Some brief family histories
Writing these accounts is a long-term project, so I have only included two family summaries as examples. If I have photographs of these families they will be included with the family histories
In pursuing my One Name Study of MORCOM (BE)s, my most frustrating brick wall for over ten years has been an unfortunate family who were in the Adelaide Destitute Asylum between 1872 and 1874. They were Annie MORCOM and her two illegitimate sons, James and Peter MORCOM.
It is unknown whether MORCOM was Annie’s maiden name or, more likely, her partner’s name which she adopted for herself and her children, so for convenience I refer to her as “Sad Annie”. Annie died in the Destitute Asylum on 15 August 1874 from TB. No relatives were recorded and her age at death was given as 35, but this may have been an estimate. She had been noted in the Asylum records as English.
Many of the women in the Asylum were the mothers of illegitimate children, but some were accommodated because they were terminally ill and, therefore, not accepted by hospitals. They had often been left destitute because their partners had not returned from distant mining areas There were also many single women immigrants who had failed to find work
Adelaide Destitute Asylum where "Sad Annie" lived from c.1872 until her death in 1874
In 19th Century South Australia, there was more stigma attached to being poor than being mentally unstable. Susan PIDDOCK wrote that “The destitute …… were seen as bringing misfortune on themselves, there was not meant to be a underclass in a society developed by free settlers.”
James MORCOM, born in about 1863, and Peter, born in 1866, are not recorded in the UK or Australian birth records, but are listed in the Asylum records as born in Australia. In the 1872 register of the Magill Industrial School (also known as the Boys Reformatory School) the brothers were described as “Illegitimate children of Annie MORCOM, who has surrendered them to the care of the Board”.
By 1872, the Magill School was overflowing its capacity of 230 boys, and it became common for the Boarding Out Society to place children with couples who were paid 5s.0d a week for their keep. Lady Visitors monitored the suitability of these homes until the boys were 13 or, in some cases, 18. James was fortunate as he was boarded with the prosperous and well respected DUNN family of Woodside, and thought well enough of his foster parents to describe himself, on his marriage to Ellen CARTER in 1890, as ”the adopted son of George DUNN, farmer, and Eliza DISHER”. Between 1890 and 1904 James was mining in Broken Hill, Boulder and Kalgoorlie. In 1904 James & Ellen and their three children emigrated to Saskatchewan, Canada, and established a small farm on virgin land. Both James and Ellen understated their ages when they arrived in Canada. It was quite common for Cornish emigrants to be "rejuvenated" by the ocean journey! James died in 1928.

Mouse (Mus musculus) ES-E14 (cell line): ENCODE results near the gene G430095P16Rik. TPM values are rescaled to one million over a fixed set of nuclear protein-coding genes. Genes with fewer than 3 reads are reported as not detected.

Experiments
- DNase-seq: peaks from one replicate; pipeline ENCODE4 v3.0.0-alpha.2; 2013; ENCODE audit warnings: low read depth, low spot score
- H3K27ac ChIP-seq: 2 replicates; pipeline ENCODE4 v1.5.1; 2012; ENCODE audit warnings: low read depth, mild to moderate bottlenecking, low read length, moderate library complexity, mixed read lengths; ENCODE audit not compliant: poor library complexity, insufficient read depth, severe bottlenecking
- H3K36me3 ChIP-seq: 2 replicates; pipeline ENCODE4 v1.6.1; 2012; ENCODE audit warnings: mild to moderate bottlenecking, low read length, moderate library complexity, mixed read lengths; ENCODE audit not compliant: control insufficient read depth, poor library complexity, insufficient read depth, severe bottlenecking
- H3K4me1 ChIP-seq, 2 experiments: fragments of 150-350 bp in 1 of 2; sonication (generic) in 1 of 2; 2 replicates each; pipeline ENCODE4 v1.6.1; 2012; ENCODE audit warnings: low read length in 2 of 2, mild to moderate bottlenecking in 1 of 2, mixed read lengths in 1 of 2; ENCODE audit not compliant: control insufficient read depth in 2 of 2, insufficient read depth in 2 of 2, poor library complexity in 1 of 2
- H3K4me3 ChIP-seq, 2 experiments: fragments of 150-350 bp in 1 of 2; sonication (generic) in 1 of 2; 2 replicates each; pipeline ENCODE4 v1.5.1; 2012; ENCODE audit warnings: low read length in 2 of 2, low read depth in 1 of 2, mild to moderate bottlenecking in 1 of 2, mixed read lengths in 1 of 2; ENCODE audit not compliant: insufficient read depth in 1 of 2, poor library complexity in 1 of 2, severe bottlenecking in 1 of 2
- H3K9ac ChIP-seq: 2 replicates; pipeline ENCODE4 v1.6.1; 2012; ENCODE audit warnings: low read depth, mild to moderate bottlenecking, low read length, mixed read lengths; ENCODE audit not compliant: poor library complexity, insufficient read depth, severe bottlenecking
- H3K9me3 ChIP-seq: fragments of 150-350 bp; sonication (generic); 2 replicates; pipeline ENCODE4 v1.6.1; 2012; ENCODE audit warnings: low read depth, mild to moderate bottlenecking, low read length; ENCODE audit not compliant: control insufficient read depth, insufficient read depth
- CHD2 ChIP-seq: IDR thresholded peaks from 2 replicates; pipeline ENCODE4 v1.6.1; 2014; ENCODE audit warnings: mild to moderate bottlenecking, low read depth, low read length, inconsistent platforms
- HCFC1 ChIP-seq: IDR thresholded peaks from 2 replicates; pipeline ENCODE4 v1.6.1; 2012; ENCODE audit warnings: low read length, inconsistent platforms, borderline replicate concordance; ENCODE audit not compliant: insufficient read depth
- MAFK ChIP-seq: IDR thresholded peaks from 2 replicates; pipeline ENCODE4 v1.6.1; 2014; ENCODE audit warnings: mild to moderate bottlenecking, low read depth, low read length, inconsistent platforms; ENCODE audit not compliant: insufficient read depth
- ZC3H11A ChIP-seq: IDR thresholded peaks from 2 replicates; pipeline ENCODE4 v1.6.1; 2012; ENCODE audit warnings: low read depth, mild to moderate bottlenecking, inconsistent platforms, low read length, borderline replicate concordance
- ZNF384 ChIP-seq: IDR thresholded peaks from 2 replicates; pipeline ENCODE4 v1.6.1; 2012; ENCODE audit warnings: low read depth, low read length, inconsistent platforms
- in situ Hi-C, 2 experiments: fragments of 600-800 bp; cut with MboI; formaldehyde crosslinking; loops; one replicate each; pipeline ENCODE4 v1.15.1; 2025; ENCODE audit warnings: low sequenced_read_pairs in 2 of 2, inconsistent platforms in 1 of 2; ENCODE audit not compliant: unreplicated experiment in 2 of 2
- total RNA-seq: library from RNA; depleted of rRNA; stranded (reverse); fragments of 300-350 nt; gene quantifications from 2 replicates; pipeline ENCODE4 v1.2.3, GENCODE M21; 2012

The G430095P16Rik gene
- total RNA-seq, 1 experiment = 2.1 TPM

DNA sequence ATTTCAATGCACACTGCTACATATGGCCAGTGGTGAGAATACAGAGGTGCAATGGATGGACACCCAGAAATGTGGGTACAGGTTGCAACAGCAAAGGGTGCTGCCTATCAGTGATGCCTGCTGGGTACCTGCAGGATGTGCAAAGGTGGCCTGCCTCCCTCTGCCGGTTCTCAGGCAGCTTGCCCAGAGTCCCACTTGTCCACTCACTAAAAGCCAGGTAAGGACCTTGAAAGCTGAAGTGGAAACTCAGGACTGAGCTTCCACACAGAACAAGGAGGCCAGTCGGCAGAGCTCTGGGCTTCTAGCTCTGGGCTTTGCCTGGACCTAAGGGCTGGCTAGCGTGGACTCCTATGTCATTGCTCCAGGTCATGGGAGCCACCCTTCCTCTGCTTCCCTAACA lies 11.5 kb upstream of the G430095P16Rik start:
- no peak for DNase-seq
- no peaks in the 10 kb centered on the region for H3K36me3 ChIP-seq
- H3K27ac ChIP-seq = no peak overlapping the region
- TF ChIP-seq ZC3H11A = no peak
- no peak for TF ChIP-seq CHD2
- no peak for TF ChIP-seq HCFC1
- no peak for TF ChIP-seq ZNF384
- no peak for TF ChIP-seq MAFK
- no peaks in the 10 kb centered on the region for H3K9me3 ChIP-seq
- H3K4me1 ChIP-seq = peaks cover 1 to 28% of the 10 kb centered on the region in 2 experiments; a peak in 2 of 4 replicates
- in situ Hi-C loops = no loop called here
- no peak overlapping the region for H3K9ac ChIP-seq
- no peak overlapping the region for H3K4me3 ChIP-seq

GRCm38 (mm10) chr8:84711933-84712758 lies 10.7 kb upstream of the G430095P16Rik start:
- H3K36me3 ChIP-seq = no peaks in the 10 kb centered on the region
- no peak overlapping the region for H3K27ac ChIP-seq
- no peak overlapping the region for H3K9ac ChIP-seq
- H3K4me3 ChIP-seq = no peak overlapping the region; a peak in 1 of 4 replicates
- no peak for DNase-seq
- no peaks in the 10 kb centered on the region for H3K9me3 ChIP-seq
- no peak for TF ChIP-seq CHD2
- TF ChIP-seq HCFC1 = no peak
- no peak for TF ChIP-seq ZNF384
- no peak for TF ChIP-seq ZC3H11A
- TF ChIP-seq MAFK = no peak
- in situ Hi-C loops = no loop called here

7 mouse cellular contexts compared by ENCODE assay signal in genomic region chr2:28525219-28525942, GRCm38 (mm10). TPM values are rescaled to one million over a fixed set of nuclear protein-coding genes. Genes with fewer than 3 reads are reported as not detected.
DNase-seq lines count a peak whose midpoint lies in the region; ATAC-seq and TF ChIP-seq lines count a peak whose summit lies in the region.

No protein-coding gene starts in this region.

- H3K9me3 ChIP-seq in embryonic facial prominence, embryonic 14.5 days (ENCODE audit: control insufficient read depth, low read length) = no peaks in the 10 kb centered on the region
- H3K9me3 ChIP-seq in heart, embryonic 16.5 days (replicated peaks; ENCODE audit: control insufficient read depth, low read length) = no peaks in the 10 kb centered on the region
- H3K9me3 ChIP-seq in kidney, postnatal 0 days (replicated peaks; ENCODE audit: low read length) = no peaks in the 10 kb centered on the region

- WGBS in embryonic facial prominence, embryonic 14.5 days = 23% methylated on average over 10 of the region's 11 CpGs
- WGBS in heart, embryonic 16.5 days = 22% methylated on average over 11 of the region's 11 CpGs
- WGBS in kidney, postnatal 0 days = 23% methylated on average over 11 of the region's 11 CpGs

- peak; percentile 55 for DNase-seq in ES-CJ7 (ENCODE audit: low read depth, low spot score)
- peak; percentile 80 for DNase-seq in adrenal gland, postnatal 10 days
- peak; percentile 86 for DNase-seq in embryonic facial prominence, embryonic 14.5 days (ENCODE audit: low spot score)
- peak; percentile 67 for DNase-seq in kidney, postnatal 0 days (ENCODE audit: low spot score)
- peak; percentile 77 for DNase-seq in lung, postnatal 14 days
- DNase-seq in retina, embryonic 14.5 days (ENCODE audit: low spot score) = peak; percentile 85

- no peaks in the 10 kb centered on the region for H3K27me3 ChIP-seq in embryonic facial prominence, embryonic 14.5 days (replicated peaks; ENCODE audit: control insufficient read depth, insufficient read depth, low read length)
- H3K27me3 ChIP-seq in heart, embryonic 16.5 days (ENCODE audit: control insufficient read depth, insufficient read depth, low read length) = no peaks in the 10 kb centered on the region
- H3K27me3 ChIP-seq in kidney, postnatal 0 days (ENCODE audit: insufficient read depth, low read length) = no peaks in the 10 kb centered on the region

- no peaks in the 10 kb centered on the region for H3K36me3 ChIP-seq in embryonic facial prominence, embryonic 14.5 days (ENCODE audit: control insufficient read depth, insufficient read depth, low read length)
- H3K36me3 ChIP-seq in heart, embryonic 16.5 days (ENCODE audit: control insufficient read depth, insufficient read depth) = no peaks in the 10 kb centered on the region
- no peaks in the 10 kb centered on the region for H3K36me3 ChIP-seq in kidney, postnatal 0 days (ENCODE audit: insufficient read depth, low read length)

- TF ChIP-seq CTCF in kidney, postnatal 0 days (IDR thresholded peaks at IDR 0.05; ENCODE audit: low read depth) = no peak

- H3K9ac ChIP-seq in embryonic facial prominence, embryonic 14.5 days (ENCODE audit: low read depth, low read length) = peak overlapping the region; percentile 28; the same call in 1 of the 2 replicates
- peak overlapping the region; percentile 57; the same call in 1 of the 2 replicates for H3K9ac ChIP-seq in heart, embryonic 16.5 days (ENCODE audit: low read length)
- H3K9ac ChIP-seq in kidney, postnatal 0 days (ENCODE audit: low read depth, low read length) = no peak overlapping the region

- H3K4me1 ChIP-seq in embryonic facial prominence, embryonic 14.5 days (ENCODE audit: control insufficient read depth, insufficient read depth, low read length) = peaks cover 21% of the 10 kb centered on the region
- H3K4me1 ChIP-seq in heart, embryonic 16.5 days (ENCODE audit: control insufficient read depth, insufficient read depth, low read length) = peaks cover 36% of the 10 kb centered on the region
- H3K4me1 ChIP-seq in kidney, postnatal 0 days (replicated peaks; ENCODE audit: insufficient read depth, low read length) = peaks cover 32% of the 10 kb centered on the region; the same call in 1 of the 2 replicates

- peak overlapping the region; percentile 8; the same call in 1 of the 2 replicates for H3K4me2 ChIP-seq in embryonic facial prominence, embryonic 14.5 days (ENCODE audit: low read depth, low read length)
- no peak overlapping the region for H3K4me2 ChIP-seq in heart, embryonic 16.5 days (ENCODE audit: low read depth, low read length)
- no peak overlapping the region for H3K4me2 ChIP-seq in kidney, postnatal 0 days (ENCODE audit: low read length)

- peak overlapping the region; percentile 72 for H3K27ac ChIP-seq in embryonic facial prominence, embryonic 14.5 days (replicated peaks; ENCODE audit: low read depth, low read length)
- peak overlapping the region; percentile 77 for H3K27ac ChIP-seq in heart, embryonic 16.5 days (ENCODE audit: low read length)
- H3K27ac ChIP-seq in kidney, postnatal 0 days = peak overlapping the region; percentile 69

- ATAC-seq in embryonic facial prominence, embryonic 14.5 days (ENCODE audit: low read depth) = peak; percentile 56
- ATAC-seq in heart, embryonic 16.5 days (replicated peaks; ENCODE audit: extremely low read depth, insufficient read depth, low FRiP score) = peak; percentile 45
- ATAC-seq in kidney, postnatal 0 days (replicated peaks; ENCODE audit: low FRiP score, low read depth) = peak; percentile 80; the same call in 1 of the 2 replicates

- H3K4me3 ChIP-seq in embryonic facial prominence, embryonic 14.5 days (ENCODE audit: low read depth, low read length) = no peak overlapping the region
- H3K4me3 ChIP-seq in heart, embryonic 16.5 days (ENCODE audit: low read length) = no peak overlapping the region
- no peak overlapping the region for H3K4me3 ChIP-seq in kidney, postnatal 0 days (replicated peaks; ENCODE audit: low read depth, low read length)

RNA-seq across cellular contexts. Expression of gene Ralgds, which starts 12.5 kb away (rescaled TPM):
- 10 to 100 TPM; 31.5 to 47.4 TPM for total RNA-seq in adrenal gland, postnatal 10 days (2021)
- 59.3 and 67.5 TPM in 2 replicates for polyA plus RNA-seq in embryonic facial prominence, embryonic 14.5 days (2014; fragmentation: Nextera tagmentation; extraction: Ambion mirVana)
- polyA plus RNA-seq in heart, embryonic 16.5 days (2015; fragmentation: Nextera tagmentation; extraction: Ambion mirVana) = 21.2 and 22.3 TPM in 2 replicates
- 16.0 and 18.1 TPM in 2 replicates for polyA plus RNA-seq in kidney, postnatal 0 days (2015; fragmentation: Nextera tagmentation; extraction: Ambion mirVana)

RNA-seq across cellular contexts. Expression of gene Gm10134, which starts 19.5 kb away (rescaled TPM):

Peter MORCOM had a far less fortunate record of being placed out between 1873, when he was 7, and 1879. He was twice returned to the Magill School, initially because his prison keeper foster parent did not send him to school regularly and then again, in 1879, because of the illness of the miner he had been boarded with. At the age of twelve he was placed with a builder, William Luxford VIRGO of Georgetown, to be trained as a carpenter, and he stayed with the family for at least six years. He married Jane BOULTON on 24 October 1888 in Gulnare, SA. By 1897 the couple, with their two eldest children born in Broken Hill, were in the Transvaal, where Peter was a self employed prospector for gold.
Some Australian Cousin Jacks did emigrate to South Africa, after the discovery of gold in the Transvaal in 1886, but to move to Canada was much rarer. Canada had far less mining employment to offer MORCOM miners than the USA or South Africa, though a number of rural MORCOMBE families from Devon did establish farms in Canada. Were James and Peter MORCOM trying to put as much distance as possible between themselves and their unfortunate start in life in Adelaide? We do not know if they met again after the Magill Industrial School but their South African descendants have a photograph of two young men, who might be James and Peter taken in one of the Australian mining areas. I believe the Canadian and South African families had lost touch with each other before I re-united them.
The identity of Annie's partner, and father of the two boys, remains a mystery. We only have two clues. In his marriage certificate, Peter names his father as James MORCOM, but he may have used his brother's name, rather than admit to the in laws that he did not know his father's identity.
However there is another candidate who could have been Annie’s partner. The only reason that I have to discuss William MORCOM is the considerable coincidence of William, James and Peter MORCOM being named among the 21 individuals listed in the Register of Admissions to the Destitute Asylum 1870-1873. (There are less than 5,000 MORCOMs in my One Name Study database). Maybe William was described as having "no relative in colony" because he and Annie were not married. An 1871 Asylum record tells us that William was 51, arrived in Victoria on the “Old Calcutta” c.1850 and had been in South Australia for only 12 months. This does not rule him out as father of James & Peter, because we do not know where Annie and her children were before 1872. He had been a cook in Adelaide and was described in September 1871 as resident in the Asylum but convalescent from hospital where he had been “for the last three months suffering from Phthisis [Tuberculosis] which was also Annie's illness], destitute, no relative in colony. Left 23 Nov 1871“. I have over 700 William MORCOM(BE)s in my One Name Study database (a frequent trap for researchers submitting MORCOM(BE) trees to Ancestry.com !), so it is difficult to discover the origins of this stray William.